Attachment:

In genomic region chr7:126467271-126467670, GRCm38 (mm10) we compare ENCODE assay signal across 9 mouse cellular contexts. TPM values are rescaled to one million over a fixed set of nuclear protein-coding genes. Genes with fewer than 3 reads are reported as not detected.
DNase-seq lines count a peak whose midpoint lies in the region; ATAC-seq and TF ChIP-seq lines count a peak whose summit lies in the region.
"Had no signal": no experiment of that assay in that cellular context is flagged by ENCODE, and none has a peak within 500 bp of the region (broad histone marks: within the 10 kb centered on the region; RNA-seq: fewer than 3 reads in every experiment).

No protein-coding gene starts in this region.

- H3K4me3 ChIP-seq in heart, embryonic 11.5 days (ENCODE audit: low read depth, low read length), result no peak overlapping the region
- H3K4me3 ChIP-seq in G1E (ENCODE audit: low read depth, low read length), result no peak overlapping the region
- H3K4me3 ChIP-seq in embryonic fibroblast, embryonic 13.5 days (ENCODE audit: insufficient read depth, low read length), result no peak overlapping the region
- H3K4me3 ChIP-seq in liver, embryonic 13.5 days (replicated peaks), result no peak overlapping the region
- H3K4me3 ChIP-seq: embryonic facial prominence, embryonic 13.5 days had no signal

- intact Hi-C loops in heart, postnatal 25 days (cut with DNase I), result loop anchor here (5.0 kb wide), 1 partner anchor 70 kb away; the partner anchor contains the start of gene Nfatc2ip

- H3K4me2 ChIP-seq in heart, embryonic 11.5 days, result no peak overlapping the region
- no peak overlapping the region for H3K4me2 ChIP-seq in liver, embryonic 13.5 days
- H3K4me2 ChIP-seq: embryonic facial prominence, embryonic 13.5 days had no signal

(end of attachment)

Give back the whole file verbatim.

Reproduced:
In genomic region chr7:126467271-126467670, GRCm38 (mm10) we compare ENCODE assay signal across 9 mouse cellular contexts. TPM values are rescaled to one million over a fixed set of nuclear protein-coding genes. Genes with fewer than 3 reads are reported as not detected.
DNase-seq lines count a peak whose midpoint lies in the region; ATAC-seq and TF ChIP-seq lines count a peak whose summit lies in the region.
"Had no signal": no experiment of that assay in that cellular context is flagged by ENCODE, and none has a peak within 500 bp of the region (broad histone marks: within the 10 kb centered on the region; RNA-seq: fewer than 3 reads in every experiment).

No protein-coding gene starts in this region.

- H3K4me3 ChIP-seq in heart, embryonic 11.5 days (ENCODE audit: low read depth, low read length), result no peak overlapping the region
- H3K4me3 ChIP-seq in G1E (ENCODE audit: low read depth, low read length), result no peak overlapping the region
- H3K4me3 ChIP-seq in embryonic fibroblast, embryonic 13.5 days (ENCODE audit: insufficient read depth, low read length), result no peak overlapping the region
- H3K4me3 ChIP-seq in liver, embryonic 13.5 days (replicated peaks), result no peak overlapping the region
- H3K4me3 ChIP-seq: embryonic facial prominence, embryonic 13.5 days had no signal

- intact Hi-C loops in heart, postnatal 25 days (cut with DNase I), result loop anchor here (5.0 kb wide), 1 partner anchor 70 kb away; the partner anchor contains the start of gene Nfatc2ip

- H3K4me2 ChIP-seq in heart, embryonic 11.5 days, result no peak overlapping the region
- no peak overlapping the region for H3K4me2 ChIP-seq in liver, embryonic 13.5 days
- H3K4me2 ChIP-seq: embryonic facial prominence, embryonic 13.5 days had no signal